I think it is a bit sad that the meaning and the roots of Beltane is mostly forgotten.
Whatever we celebrate now, does have nothing to do anymore with what Beltane meant. Neo-pagans have turned it into some witch celebration.
Nobody knows who Walpurga was and she is just considered another witch.
Once again, this year, April 30, I will remember that centuries ago the beginning of a new season was celebrated and I will smile about the silly turn this celebration has taken.
March 5, 2018 I found a new achievement on WordPress:
I’m very excited to be a blogger of 3 years this month.
Writer’s Treasure Chest has grown significantly in the past year.
over 5,500 comments
almost 80 guests
I’m so lucky to be part of the blogging world with all your help. Without guests, friends, followers, supporters and people encouraging me again and again this blogging adventure would not have been progressing at this pace and wouldn’t have been as successful as it is.
To all of you:
Sometimes my joints are aching, walking up the stair,
some other time after only a few steps I feel I need a chair.
my yell is not as loud as it once has been
when I read I do admit, without glasses I had never seen
the little letters in the book, the story should be told
Once I do buy audiobooks, I’ll know I’m getting old.
Today however, I celebrate, that another year has passed
where I survived and did my best, working on my future and forget about my past.
Every year is a new start and things should be taking off
(even though I started this year now, with a cold and quite a cough.)
However, the number on my bones climb higher some days I feel like fried
or like I had been cooked alive – and afterward been mummified.
Hold up your glass and celebrate that despite all the lows and highs
finally, in long, wide strides, AJ’s slowly getting wise!
(Copyright, Aurora Jean Alexander, January 2017)
I walked through a county courthouse square,
On a park bench an old man was sitting there.
I said, “Your old courthouse is kinda run down.”
He said, “Naw, it’ll do for our little town.”
I said, “Your flagpole has leaned a little bit,
And that’s a Ragged Old Flag you got hanging on it.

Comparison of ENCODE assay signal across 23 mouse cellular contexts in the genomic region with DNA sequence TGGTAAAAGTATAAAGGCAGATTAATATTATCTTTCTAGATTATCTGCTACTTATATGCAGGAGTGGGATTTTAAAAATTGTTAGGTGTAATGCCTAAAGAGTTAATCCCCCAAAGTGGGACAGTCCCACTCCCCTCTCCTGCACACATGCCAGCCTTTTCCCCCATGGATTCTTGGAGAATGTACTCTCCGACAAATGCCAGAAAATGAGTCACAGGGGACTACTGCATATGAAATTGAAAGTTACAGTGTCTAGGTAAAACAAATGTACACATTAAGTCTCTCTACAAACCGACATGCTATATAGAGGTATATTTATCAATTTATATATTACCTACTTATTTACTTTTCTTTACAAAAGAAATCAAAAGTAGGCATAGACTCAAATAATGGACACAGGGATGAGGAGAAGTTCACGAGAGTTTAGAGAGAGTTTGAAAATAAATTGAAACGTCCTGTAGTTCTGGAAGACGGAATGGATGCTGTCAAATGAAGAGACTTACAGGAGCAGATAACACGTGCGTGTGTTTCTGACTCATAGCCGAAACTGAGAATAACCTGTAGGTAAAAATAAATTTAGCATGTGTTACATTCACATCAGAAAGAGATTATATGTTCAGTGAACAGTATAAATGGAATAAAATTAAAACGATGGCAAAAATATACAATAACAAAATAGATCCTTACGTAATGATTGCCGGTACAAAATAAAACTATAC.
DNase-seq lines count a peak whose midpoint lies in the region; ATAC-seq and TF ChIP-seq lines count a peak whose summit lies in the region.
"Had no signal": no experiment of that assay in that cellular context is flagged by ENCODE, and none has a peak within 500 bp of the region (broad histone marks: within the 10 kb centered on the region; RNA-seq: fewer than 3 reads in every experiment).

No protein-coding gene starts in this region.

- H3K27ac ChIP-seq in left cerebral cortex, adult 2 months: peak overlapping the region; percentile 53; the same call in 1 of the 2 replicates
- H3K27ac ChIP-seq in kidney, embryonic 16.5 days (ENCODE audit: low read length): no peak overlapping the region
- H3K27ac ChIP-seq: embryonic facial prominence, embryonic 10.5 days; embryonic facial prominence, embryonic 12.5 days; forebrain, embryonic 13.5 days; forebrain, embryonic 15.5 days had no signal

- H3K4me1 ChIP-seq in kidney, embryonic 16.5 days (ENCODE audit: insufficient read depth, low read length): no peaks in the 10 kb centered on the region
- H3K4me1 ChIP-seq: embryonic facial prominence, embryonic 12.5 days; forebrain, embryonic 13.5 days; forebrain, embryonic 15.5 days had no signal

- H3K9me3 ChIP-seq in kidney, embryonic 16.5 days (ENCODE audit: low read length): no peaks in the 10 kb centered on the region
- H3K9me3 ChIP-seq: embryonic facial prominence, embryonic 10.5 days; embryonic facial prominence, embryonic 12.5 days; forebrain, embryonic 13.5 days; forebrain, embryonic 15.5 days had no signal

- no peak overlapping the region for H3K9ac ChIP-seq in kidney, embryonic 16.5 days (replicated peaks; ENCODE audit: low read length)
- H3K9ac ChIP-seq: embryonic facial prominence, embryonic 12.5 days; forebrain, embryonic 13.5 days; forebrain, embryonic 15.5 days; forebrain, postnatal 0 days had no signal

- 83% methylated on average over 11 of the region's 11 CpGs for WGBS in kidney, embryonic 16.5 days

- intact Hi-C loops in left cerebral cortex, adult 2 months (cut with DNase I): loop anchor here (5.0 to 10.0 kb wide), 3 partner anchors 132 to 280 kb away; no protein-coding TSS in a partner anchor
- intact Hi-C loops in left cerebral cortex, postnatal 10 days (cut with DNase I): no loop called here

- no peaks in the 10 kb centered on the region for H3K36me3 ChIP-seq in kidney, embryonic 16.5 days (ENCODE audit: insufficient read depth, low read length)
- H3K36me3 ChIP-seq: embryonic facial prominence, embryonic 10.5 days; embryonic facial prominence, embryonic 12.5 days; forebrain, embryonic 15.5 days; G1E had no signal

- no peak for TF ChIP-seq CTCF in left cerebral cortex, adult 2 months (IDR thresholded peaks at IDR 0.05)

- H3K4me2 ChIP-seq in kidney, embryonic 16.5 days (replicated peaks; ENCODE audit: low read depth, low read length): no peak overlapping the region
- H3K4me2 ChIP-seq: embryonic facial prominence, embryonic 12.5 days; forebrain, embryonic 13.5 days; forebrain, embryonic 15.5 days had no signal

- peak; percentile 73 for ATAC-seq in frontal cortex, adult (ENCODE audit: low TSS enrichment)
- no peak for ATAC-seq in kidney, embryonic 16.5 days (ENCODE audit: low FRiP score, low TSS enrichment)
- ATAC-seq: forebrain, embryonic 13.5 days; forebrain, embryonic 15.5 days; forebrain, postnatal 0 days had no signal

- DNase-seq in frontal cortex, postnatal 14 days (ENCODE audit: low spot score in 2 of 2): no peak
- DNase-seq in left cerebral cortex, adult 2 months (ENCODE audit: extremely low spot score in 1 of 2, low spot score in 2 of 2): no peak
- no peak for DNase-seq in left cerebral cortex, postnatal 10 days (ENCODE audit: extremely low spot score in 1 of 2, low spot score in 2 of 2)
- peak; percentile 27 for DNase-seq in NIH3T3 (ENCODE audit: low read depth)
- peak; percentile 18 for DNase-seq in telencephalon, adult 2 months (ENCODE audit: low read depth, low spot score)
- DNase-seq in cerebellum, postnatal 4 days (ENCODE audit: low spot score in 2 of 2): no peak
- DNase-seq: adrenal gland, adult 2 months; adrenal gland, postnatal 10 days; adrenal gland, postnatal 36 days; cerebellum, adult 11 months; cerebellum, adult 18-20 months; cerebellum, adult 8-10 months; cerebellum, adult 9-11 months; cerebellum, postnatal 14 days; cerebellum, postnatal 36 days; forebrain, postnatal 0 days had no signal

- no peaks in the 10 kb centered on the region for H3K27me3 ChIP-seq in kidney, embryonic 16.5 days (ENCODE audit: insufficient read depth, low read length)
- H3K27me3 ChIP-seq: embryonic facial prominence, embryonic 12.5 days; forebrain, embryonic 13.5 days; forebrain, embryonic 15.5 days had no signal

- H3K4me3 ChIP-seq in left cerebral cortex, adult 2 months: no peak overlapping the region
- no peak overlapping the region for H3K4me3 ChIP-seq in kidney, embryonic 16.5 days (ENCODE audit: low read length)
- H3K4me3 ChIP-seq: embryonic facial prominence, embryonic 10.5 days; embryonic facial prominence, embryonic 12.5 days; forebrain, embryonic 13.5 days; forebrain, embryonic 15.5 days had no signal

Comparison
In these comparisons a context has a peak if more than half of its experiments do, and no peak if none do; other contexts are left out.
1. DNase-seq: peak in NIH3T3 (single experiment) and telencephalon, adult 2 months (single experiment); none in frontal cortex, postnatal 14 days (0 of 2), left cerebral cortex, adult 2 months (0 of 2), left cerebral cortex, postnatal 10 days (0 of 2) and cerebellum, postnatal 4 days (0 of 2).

He said, “Have a seat”, and I sat down.
“Is this the first time you’ve been to our little town?”
I said, “I think it is.” He said, “I don’t like to brag,
But we’re kinda proud of that Ragged Old Flag.”
“You see, we got a little hole in that flag there
When Washington took it across the Delaware.
And it got powder-burned the night Francis Scott Key
Sat watching it writing -Oh Say Can You See-.
And it got a bad rip in New Orleans
With Packingham and Jackson tuggin’ at its seams.”
“And it almost fell at the Alamo
Beside the Texas flag, but she waved on through.
She got cut with a sword at Chancellorsville
And she got cut again at Shiloh Hill.
There was Robert E. Lee, Beauregard, and Bragg,
And the south wind blew hard on that Ragged Old Flag.”
“On Flanders Field in World War I
She got a big hole from a Bertha gun.
She turned blood red in World War II
She hung limp and low by the time it was through.
She was in Korea and Vietnam.
She went where she was sent by her Uncle Sam.”
“She waved from our ships upon the briny foam,
And now they’ve about quit waving her back here at home.
In her own good land she’s been abused —
She’s been burned, dishonored, denied and refused.”
“And the government for which she stands
Is scandalized throughout the land.
And she’s getting threadbare and wearing thin,
But she’s in good shape for the shape she’s in.
‘Cause she’s been through the fire before
And I believe she can take a whole lot more.”
“So we raise her up every morning,
Take her down every night.
We don’t let her touch the ground
And we fold her up right.
On second thought I DO like to brag,
‘Cause I’m mighty proud of that Ragged Old Flag.”
Within these two years the post has made huge steps forward. I’m proud to present a few numbers here:
– 723 posts
– almost 3,900 comments
– 722 followers!
– over 30’000 views
All these posts, all these comments, the interviews, the Spotlights, blog tours, pictures, smiles and all the fun! None of this would have been possible without you, followers, readers, visitors and friends.
I want to take the chance at this point to say THANK YOU! Thanks so much for your visits, for the time you sacrifice to read, to comment, to share, re-blog and smile with me and all of us! It’s you who made this journey such a pleasure for me!!
What a wonderful surprise today!
I’m quite proud of being a blogger for two years now.
In the meantime “Writer’s Treasure Chest” got:
over 680 posts
over 3’800 comments
I couldn’t have done it without so many people! My friends, readers, followers, commenters, re-bloggers, supporters, guest authors and many more.
I could not have accomplished such an awesome success without you all. You made this adventure a wonderful experience for me. You are all GREAT! Thanks for your ongoing support!